European colonisation of the Australian continent has caused immense changes in birds and their habitats during a timespan of just 220 years. A diverse and unique range of ecosystems and avifaunas is today in a state of flux as some species manage to exploit new and modified environments, while others fail to adapt, decline in abundance and become regionally uncommon or extinct (Barnard, 1925; Barnard, 1934; Blakers et al., 1984; Saunders and Curry, 1990; Recher, 1999; Barrett et al., 2003). In this chapter we consider the history of human occupation and scale of landscape change in Australia, the distinctively evolved life-history characteristics and habitat relationships of Australian birds, the type of contemporary landscape variation within Australia, and the nature of bird species and community responses to landscape change. This chapter is by no means an exhaustive review of the bird ecology literature in Australia, but rather provides an insight into the major landscape changes throughout Australia as a result of European colonisation, with a focus primarily on its impact on terrestrial birds. We examine potential reasons for differences and similarities in avifaunal responses to landscape change between Australia and Europe. We also highlight recent approaches to developing unifying conceptual frameworks for the complex range of species’ responses to landscape change within Australia, and outline their broad relevance to guiding efforts to conserve and restore bird populations and their habitats in Europe and elsewhere.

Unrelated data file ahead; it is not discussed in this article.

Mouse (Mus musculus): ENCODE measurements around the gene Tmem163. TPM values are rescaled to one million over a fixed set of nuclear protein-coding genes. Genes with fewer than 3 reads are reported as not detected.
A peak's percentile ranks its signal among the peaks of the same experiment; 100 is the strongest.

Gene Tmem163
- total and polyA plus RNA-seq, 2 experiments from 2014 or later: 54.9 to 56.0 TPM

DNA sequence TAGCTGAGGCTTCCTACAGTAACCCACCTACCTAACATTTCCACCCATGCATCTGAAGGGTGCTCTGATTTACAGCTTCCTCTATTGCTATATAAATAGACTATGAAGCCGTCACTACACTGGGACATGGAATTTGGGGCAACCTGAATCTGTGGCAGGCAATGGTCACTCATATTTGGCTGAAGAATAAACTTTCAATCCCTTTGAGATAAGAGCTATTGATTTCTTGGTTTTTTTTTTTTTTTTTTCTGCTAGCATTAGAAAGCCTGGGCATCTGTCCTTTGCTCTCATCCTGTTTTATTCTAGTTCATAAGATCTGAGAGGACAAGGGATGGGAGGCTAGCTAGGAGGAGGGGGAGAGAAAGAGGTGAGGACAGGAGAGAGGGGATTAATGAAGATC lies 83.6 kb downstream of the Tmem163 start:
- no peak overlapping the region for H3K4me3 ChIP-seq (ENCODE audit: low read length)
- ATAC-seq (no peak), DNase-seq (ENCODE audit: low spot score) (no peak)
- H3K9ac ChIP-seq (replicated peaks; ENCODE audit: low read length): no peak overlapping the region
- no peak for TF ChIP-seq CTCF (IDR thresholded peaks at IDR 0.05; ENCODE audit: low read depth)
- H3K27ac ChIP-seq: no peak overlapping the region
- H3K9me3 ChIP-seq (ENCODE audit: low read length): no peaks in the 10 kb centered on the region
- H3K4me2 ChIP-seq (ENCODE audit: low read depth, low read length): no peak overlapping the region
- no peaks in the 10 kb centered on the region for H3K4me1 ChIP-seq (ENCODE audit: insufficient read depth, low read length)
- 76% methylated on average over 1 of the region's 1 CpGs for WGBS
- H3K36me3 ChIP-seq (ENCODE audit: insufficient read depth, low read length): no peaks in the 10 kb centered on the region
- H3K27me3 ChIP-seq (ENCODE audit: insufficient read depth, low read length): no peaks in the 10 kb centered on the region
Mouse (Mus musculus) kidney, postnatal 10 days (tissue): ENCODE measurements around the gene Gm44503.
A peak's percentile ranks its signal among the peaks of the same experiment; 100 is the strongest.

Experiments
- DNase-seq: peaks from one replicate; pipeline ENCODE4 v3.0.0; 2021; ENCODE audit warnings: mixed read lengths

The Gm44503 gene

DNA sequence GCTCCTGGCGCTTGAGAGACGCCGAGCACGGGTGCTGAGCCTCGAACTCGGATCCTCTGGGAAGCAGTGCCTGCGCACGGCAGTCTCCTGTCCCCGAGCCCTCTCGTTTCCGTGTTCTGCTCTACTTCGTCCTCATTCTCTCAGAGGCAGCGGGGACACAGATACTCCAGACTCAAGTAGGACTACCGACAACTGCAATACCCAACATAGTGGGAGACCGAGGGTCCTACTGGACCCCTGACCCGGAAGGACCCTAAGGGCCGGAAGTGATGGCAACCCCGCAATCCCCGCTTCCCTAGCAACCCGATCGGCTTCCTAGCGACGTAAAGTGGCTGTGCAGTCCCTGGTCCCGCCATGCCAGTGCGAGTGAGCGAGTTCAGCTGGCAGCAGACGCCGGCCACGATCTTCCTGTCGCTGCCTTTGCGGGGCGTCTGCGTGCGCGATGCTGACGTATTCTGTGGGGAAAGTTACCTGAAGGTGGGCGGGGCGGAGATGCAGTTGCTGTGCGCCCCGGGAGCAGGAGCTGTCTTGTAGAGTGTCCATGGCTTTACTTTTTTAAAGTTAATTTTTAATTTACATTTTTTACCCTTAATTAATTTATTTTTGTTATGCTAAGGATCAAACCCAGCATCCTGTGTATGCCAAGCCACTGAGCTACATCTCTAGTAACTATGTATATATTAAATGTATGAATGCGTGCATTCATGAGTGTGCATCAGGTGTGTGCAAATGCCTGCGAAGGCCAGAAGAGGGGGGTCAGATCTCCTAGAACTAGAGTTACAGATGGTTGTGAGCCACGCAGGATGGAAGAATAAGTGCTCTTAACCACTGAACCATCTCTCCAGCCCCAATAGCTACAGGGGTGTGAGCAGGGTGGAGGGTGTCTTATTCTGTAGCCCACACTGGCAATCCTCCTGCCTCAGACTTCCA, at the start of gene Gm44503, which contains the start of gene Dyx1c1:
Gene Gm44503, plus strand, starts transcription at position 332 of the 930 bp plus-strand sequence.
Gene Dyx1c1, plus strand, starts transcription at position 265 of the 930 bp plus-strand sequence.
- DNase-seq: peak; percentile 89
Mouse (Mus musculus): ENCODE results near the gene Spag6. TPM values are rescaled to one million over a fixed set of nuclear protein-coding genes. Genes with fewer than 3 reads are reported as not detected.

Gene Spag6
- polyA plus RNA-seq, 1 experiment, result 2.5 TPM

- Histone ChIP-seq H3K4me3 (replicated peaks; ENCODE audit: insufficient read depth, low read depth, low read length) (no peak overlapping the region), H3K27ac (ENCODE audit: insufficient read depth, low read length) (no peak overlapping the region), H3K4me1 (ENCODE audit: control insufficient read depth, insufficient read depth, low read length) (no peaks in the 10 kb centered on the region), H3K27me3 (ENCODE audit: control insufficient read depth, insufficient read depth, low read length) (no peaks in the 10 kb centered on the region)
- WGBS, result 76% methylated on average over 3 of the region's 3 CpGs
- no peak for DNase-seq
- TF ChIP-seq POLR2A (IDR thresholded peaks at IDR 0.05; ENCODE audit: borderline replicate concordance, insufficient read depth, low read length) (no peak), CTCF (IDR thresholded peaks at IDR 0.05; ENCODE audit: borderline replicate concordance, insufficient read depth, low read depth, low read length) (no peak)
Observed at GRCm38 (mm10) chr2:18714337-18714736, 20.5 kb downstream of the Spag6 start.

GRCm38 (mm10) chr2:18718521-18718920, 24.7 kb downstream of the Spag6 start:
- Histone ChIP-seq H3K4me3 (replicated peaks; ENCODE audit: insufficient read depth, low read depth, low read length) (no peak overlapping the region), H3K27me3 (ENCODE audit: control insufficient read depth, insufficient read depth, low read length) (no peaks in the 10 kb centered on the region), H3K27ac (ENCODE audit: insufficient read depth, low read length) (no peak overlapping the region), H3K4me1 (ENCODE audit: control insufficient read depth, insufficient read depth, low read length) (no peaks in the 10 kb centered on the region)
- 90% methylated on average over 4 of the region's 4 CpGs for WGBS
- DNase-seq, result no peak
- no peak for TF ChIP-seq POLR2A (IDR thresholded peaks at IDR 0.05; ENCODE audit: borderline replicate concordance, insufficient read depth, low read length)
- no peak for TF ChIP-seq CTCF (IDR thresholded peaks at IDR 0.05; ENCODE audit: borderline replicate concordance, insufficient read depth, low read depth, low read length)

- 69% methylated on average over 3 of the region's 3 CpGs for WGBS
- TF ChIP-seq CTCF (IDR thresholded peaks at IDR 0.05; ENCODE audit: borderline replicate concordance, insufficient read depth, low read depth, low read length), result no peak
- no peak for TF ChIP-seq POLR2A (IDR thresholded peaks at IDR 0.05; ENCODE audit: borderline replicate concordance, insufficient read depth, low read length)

History of habitat change and human occupation: Australia vs. Europe
The history of anthropogenic landscape change in Australia differs substantially from that of Europe (Fig. 18.1). Australia is estimated to have been occupied by humans for as long as 60 000–70 000 years (Briscoe and Smith, 2002). By the late Holocene the native vegetation of large areas had been transformed as a result of ‘fire stick farming’, a technique used by Aboriginal people to burn vegetation to facilitate hunting, food gathering and movement through the landscape (Archer et al., 1991; Bowman, 2000). The practice of fire stick farming over thousands of years altered the composition of plants and animals and has been linked with megafaunal extinctions in the Pleistocene (Miller et al., 2005). By the time European ships were regularly sighted along the horizon (c. 1700s), most Australian vegetation and fauna were well adapted to fire.
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